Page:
This post first appeared at The Nation blog.
Millions of Americans just got a little more reason to look forward to staying late at work. The Obama administration has revised the national overtime rules to entitle nearly 5 million workers to the right to earn 50 percent more than the base wage for each hour worked in addition to the standard 40-hour week.
The original overtime threshold has grown outmoded over the past few decades, largely because inflation has eroded it by nearly 60 percent from its peak value. The new threshold reflects more realistically the kind of compensation levels that many people categorized as “managers” today are earning in service industries like retail and hospitality. Working behind the counter at a dollar store or running a gas station, their daily duties are actually more akin to regular front-line service jobs than the stereotypical “white collar” professions. The vast majority of the workers affected are aged 25 or older, and most have some college education. And, reflecting a racial and gender bias even in the professional classes, the rule would disproportionately affect women and people of color.
The expansion of overtime through the pending executive rule making would set off a number of dynamics in the workforce. As the labor cost of overtime hours grows, employers might calculate that it’s more cost-effective to hire new workers to do that work or to turn a few part-time co-workers into full-time staffers to even out duties across the workplace. Ideally, the redistribution of hours toward the standard 40-hour week would provide for a more rational schedule for all, especially in industries like retail, where erratic part-time hours and on-call shifts are the norm.
Although industry groups argue that this will impose undue burdens on employers and could drive down base wages, advocates say that overall, the rule would discourage the exploitation of lower-level managers and would benefit workers. According to Ross Eisenbrey, vice president of the Economic Policy Institute, “Salaried people who are currently working overtime will work fewer hours. Their hours will be shifted to hourly workers, paid less, who need the work. It’s a win win for the workforce.”
A study by the National Retail Federation concedes that the overtime reforms will have a job creating effect by encouraging new hiring. It’s true that a costlier overtime system could create incentives to hire underpaid part-timers, but that could be offset by raising minimum wages or passing legislation like the recently proposed Schedules that Work Act, which aims to stabilize part-time hours and encourage employers to create steady long-term jobs.The shift toward calculating wages by hour in order to pay salaried workers overtime has raised concerns that overtime reform would decrease scheduling “flexibility” for some salaried workers. But for middle management, the workday is a tough slog even without a rigid schedule. An EPI analysis of lower-paid “white-collar” workers found that, “Contrary to a common assumption, salaried workers at the affected pay levels appear to have no more ability to take time off for personal or family matters than do hourly workers at the same annual earnings levels.” So a retail-store supervisor who has to put in extra hours for opening, closing, and payroll each week won’t really see a change in how she spends her workday, she’ll just benefit from being paid properly for work she would have done anyway.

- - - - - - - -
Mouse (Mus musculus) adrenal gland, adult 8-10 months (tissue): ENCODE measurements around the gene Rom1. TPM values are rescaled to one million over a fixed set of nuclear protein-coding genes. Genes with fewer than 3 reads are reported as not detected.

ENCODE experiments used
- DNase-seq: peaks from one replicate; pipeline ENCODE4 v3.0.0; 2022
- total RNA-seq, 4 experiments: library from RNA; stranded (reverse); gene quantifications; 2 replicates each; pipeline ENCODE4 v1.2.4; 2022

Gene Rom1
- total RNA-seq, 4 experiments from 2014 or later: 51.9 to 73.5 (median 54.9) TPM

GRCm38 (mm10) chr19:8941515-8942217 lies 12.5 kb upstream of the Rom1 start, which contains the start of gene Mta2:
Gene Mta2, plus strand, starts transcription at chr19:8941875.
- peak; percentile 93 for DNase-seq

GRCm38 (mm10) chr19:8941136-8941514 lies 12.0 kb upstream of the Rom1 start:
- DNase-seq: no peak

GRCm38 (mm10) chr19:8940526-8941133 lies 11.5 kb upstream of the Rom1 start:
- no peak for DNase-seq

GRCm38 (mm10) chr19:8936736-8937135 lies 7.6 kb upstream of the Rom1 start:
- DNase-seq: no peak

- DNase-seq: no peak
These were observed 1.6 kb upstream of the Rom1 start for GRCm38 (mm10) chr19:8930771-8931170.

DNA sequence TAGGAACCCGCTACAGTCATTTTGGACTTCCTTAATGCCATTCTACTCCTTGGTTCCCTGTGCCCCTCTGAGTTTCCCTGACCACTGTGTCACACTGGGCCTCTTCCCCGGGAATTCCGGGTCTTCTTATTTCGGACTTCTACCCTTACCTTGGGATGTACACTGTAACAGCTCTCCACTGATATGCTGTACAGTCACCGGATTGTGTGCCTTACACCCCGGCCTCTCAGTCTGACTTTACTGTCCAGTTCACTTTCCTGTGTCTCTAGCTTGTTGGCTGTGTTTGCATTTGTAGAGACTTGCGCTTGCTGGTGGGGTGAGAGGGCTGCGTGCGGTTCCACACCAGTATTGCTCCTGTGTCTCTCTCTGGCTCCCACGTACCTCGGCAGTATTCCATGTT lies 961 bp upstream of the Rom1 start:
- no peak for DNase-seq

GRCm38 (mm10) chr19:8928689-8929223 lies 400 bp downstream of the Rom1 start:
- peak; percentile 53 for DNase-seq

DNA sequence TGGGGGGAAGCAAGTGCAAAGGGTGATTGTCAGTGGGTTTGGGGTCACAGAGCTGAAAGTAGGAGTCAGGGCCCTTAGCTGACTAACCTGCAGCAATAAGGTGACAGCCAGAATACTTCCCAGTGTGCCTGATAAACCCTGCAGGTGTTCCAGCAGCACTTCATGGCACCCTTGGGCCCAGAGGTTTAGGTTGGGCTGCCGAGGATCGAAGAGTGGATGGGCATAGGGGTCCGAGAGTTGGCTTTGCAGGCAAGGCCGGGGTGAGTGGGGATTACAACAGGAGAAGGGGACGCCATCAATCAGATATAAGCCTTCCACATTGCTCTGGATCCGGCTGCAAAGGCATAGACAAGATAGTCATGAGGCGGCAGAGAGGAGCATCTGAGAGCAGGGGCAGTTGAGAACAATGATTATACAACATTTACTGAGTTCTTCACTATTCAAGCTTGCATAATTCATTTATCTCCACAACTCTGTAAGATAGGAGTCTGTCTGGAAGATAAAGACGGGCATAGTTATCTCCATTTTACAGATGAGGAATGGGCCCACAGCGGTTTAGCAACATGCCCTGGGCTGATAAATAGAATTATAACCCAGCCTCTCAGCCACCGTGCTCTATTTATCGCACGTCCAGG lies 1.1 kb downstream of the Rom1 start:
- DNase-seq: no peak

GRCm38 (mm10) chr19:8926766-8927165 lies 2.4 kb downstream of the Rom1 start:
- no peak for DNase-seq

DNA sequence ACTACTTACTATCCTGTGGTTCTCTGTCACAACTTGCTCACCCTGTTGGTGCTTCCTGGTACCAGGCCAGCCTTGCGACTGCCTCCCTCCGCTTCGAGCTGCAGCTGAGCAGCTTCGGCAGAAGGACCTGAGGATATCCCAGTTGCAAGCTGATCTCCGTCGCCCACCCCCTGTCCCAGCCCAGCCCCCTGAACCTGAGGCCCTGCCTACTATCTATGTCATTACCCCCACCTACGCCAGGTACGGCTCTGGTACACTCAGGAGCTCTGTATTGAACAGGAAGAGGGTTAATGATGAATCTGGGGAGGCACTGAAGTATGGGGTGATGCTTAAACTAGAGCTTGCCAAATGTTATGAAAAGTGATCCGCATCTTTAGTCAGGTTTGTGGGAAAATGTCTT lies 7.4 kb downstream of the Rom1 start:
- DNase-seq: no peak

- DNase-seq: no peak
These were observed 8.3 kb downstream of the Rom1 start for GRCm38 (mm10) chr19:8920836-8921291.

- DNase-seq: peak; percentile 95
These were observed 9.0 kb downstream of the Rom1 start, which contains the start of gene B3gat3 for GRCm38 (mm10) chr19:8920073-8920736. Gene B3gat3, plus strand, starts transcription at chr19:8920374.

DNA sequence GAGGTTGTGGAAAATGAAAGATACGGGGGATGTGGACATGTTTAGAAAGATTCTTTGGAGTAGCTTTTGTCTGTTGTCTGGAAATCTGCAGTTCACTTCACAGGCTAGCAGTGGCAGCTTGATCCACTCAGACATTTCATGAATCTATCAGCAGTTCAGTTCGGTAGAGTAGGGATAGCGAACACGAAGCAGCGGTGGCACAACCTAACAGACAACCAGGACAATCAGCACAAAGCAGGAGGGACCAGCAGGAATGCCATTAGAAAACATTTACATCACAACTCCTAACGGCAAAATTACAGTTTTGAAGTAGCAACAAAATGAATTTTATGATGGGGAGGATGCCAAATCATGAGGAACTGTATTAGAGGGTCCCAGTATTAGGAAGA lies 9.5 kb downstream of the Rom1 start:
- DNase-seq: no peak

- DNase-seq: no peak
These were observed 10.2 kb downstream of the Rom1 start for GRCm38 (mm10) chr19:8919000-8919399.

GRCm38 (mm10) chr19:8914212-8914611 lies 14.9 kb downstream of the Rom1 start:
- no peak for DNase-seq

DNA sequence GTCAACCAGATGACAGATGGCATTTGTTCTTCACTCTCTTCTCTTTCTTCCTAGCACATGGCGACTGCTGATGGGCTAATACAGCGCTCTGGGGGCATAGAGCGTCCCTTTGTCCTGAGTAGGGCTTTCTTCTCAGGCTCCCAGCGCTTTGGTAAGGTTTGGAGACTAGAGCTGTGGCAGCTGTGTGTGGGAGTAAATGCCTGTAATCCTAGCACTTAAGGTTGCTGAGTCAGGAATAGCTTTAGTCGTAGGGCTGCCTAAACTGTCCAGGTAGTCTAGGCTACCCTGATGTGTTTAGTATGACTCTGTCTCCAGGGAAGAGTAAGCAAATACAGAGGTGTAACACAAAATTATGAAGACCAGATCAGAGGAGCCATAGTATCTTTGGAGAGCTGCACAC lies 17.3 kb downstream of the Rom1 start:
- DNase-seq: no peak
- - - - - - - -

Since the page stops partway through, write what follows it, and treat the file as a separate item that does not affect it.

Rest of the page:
Though expanding overtime helps, it doesn’t resolve the crisis facing a workforce in which people are pushed to overwork themselves for less and less pay. In the absence of a dramatic rise in base wages, supplementing low pay with more generous overtime benefits can only go so far. Indeed, numerous studies have shown that we’d benefit from not working so much overtime, since long shifts are associated with decreased cognitive performance, fatigue and injury risk.
But even if extra work time gets paid better, couldn’t it be better spent? Damon Silvers, director of policy and special counsel at the American Federation of Labor, explained on a conference call following the announcement that the overtime gap speaks to deeper inequity in the labor system. “The working people who’ve been denied the protection of the overtime laws over the years…have been put in the position where their employer can push them to work longer and longer at the expense of their family commitments.”
(Another reform recommended by labor advocates is to revise overtime criteria in order to discourage the shady practice of classifying higher-ranked workers as managersjust to avoid overtime obligations.)
Expanded overtime was complemented by another major reform announced this week: paid sick days. Following legislative reforms in many cities and states, California and Massachusetts have just enacted “earned” sick day policies covering 7.5 million workers, letting them take paid time off to tend to illness, seek medical treatment, or care for a sick loved one. Paid sick days, as well as more generous overtime benefits, are part of an array of benefits that local and federal policymakers are exploring to make it easier for families to earn a steady living in a precarious economy. Paid leave addresses the value of workers’ time in another way, off the clock: When their income is maintained even on days they are off work, that signals workers are valued not just as labor but as people who contribute to a collective enterprise.
The policy debate on overtime and sick-leave benefits is orbited by a more philosophical labor discussion: the idea of a universal basic income. The polar opposite of our convoluted wage-and-hour calculations would be simply getting paid a guaranteed salary just to live. Maybe one day, instead of choosing between working to live, or living to work, we can just opt for each according to need.